Jesus had a fractious relationship with the financial sector of his day.
For those who work at the intersection of religion and finance, the reverberations of his courtyard scuffle with a group of moneylenders remain the source of controversy. Fortunately for Derek Hurst, manager of the Pension Plan of the United Church of Canada, he has no shortage of guidance.
“Our governance structure is quite robust. I report to an 11-person investment committee which reports to a 11-person pension board,” says Hurst, who’s been overseeing the decisions of the $1.6 billion defined benefit plan since 2015. “Additionally, there’s an advisory committee with eight volunteers. The calibre of these volunteers is very high — it’s incredible to me that we get people so interested in helping the plan.”
While Hurst reports directly to the investment committee, there’s considerable leeway in investment decision-making. “It is a pension plan for the [UCC], but it has delegated responsibility to the pension board, so the larger organization doesn’t dictate investment policy. But the pension board does incorporate the [UCC]’s values and important issues.”
On some issues, the UCC’s rules for the management of its own assets differ from its pension’s rules. While the UCC doesn’t invest in petroleum sector businesses, the plan does, though a proscription list prevents investments in certain sectors, including tobacco. This free hand has allowed the plan to meet its significant financial obligations.
Part of the reason for the UCC’s willingness to stick to the DB model may be that the plan is in good financial shape. It’s fully funded on both a solvency and growing-concern basis.
Since 2010, the PPUCC has established a responsible investment strategy that reflects UCC’s interest in Indigenous rights and climate change. “We integrate [environmental, social and governance] issues into our investment decision-making process. The expectation is that all our managers reflect on those issues in their investment decision-making. I think that should be a built-in . . . , not a purely ethical stance.”
As part of its stewardship strategy, the PPUCC collaborates with the Shareholder Association for Research Education to vote the plan’s shares alongside a wide range of like-minded pension plans, Indigenous trusts, universities and religious institutions. The collaboration has also allowed it to take a firmer stance with the companies in which it invests.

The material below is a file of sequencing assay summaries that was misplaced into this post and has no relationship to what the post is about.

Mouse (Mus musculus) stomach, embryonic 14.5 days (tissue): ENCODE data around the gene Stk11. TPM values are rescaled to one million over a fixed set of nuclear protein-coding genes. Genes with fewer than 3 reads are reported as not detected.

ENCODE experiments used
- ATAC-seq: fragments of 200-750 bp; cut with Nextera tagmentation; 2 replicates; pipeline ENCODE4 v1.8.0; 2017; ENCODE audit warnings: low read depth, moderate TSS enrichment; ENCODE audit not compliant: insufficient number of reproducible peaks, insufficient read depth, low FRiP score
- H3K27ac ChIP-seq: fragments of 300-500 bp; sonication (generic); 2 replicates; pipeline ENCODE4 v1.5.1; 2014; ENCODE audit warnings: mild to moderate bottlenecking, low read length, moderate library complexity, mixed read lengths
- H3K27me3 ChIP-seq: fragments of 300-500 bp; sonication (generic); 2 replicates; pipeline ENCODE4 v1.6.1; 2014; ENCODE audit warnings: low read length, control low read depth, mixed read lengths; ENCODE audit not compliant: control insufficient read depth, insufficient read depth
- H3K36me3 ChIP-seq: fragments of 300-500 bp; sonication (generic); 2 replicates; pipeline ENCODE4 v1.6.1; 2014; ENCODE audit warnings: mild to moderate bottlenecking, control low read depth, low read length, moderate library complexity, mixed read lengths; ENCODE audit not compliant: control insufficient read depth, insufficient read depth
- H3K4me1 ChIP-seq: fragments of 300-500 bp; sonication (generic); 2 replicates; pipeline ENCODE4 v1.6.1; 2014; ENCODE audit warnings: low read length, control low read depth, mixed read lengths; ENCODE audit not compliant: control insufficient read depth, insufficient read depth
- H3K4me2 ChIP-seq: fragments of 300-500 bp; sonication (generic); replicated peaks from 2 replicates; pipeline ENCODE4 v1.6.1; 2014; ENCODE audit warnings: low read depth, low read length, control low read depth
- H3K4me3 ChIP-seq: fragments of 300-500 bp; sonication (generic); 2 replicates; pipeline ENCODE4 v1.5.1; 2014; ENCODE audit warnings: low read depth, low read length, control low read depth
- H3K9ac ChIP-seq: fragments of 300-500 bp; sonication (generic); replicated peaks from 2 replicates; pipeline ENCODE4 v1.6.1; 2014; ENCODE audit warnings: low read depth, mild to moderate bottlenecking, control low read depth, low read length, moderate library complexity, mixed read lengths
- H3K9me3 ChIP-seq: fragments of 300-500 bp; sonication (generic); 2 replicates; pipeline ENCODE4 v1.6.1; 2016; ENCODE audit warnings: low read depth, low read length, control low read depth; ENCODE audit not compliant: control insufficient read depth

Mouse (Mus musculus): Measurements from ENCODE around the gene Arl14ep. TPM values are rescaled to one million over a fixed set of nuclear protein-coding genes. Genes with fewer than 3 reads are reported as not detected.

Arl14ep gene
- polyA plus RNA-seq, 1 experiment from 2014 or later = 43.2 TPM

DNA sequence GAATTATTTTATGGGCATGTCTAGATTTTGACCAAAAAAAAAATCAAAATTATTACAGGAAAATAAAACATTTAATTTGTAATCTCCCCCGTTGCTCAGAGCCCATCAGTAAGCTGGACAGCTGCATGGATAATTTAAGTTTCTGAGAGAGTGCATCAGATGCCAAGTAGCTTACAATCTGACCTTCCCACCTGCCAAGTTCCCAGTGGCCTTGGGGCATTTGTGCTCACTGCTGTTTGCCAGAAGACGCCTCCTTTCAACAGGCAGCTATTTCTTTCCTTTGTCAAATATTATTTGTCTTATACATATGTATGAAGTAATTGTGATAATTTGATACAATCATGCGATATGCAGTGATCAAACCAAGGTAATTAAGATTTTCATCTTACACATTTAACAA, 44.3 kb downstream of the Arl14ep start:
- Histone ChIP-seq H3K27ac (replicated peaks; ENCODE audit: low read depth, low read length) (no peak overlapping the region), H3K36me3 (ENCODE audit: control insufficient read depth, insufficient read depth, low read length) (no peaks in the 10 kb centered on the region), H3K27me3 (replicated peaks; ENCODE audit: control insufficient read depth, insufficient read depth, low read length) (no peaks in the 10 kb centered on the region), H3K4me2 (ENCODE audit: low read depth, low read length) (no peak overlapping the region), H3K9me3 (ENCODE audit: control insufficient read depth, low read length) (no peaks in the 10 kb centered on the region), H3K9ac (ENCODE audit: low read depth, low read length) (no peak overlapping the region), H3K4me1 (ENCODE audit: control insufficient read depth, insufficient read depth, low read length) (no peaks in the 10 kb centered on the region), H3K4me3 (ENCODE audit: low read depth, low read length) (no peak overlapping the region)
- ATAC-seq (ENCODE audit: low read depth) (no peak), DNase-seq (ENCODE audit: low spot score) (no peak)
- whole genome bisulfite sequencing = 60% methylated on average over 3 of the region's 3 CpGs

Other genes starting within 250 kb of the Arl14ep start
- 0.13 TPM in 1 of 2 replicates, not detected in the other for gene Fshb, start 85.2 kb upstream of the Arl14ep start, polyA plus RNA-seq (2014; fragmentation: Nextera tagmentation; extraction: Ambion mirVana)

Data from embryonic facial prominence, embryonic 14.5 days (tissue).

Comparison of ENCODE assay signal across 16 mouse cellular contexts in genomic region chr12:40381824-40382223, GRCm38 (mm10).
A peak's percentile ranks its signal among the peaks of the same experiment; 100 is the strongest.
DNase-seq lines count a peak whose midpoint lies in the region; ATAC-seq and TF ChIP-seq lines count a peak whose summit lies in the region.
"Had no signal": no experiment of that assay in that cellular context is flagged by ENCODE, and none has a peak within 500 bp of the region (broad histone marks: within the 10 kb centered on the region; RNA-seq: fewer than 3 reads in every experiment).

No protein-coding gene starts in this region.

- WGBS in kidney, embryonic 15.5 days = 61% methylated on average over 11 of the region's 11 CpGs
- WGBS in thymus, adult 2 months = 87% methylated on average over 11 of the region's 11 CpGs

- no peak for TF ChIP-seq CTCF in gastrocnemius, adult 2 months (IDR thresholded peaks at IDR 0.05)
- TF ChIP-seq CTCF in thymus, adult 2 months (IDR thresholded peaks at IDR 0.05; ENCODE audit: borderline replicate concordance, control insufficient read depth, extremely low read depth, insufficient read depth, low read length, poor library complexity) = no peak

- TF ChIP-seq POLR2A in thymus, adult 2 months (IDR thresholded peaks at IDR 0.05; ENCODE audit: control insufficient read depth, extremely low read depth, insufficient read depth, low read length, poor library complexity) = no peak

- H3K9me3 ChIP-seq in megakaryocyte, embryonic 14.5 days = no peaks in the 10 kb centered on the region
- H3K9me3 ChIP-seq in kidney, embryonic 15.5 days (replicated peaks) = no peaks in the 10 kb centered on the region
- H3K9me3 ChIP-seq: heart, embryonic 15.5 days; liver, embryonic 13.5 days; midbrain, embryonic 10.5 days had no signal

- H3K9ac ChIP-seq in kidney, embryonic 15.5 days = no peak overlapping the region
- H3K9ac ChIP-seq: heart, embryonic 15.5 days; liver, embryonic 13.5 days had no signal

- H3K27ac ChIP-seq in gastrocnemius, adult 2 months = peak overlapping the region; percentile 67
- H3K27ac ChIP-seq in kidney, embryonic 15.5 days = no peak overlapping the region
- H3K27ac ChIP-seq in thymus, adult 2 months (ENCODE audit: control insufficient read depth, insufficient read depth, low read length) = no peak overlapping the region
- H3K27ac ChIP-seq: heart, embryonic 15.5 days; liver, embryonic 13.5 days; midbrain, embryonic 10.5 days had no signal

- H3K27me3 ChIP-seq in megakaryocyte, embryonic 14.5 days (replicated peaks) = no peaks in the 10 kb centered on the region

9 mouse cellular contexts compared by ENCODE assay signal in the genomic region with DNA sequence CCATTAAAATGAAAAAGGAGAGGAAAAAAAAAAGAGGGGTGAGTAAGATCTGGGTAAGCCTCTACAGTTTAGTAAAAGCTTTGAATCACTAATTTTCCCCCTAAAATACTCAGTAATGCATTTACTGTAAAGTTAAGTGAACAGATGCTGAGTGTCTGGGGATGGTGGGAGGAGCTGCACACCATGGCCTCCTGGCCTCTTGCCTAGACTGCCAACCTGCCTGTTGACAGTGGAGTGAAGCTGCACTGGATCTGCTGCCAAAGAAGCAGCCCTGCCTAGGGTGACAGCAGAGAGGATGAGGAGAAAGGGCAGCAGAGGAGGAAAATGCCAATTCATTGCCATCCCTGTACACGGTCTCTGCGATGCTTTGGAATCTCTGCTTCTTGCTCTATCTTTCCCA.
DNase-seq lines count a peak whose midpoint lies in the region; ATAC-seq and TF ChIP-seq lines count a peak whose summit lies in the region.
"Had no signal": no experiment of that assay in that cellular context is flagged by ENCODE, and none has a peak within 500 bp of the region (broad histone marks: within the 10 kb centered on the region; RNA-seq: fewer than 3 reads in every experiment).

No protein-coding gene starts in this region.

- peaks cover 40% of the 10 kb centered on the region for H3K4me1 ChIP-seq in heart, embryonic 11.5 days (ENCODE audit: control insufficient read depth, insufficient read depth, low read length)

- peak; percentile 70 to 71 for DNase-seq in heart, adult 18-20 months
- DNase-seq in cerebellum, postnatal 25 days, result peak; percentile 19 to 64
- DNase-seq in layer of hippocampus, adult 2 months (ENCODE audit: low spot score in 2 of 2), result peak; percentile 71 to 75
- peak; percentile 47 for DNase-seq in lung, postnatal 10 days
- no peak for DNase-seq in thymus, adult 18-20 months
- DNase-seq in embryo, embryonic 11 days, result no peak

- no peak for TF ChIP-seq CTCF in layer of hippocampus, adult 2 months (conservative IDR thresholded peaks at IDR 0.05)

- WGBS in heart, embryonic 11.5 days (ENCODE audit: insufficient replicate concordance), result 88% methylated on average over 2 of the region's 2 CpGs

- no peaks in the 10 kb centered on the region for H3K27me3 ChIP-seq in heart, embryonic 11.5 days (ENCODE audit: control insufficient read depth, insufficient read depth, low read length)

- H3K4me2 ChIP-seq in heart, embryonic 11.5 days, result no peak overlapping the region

“[Shareholder motions] are usually the result of conversations with companies we invest in,” says Hurst. “We only file shareholder resolutions when management isn’t responding. We want to focus on issues that are important to us — like climate change and Indigenous rights.”
In 2020, the plan filed a resolution with Ovintiv Inc. calling for the petroleum exploration firm to set climate targets. Despite opposition from management, the resolution secured 56 per cent of the vote. But the plan is prepared to file motions, even when success is unlikely.
“With [TransCanada PipeLines Ltd.], we filed a resolution on Indigenous rights. It wasn’t successful, only getting 10 per cent of the votes, but it drew attention to the issues on the [United Nations’] Declaration on the Rights of Indigenous Peoples and securing free, prior and informed consent.”
Since signing the UN-backed principles of responsible investing in 2016, the PPUCC has also focused on working with like-minded investment managers. To ensure the plan’s will is being done effectively, Hurst regularly meets with these managers, all but one of whom are UN PRI signatories.
“I’m always looking for our investment managers to ask tough questions of management. Generally, I’m pleased with what they tell me about what they are doing. . . . When I’m not pleased, I express it — though I try not to be confrontational in trying to push them forward in their ESG journey to better align with the plan’s.”
Gideon Scanlon is the editor of the Canadian Investment Review.